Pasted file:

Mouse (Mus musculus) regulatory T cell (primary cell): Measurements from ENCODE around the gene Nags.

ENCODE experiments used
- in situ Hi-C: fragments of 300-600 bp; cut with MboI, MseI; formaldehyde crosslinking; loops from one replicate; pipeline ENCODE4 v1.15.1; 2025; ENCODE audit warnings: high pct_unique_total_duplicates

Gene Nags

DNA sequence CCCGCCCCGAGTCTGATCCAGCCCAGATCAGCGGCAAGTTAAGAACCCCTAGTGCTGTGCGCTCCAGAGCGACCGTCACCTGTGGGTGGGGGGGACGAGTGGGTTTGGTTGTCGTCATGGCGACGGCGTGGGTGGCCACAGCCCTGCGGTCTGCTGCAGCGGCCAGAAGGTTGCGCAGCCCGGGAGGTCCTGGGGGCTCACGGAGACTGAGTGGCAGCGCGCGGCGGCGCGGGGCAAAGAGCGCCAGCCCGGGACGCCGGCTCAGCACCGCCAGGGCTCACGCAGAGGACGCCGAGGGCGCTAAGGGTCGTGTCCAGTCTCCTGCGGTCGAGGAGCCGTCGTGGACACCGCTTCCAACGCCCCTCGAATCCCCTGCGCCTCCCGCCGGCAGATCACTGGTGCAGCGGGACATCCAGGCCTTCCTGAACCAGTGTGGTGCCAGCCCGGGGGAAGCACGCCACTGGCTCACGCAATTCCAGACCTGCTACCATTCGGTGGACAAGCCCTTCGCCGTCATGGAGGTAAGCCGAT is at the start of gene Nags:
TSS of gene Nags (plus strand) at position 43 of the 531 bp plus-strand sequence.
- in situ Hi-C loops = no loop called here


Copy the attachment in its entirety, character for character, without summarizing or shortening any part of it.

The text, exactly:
Mouse (Mus musculus) regulatory T cell (primary cell): Measurements from ENCODE around the gene Nags.

ENCODE experiments used
- in situ Hi-C: fragments of 300-600 bp; cut with MboI, MseI; formaldehyde crosslinking; loops from one replicate; pipeline ENCODE4 v1.15.1; 2025; ENCODE audit warnings: high pct_unique_total_duplicates

Gene Nags

DNA sequence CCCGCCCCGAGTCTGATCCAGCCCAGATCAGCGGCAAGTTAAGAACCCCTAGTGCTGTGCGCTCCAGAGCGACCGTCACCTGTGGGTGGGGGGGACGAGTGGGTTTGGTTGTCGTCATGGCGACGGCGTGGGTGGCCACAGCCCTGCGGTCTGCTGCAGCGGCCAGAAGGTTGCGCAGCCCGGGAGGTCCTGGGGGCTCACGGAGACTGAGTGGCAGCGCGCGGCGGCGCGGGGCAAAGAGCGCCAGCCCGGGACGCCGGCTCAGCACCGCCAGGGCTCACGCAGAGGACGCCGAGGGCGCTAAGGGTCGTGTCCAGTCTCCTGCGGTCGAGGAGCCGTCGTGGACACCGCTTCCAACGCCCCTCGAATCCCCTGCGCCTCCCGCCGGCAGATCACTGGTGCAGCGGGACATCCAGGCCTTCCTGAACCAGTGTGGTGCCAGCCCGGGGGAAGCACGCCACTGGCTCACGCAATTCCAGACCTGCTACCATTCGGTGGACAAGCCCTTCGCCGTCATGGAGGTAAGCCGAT is at the start of gene Nags:
TSS of gene Nags (plus strand) at position 43 of the 531 bp plus-strand sequence.
- in situ Hi-C loops = no loop called here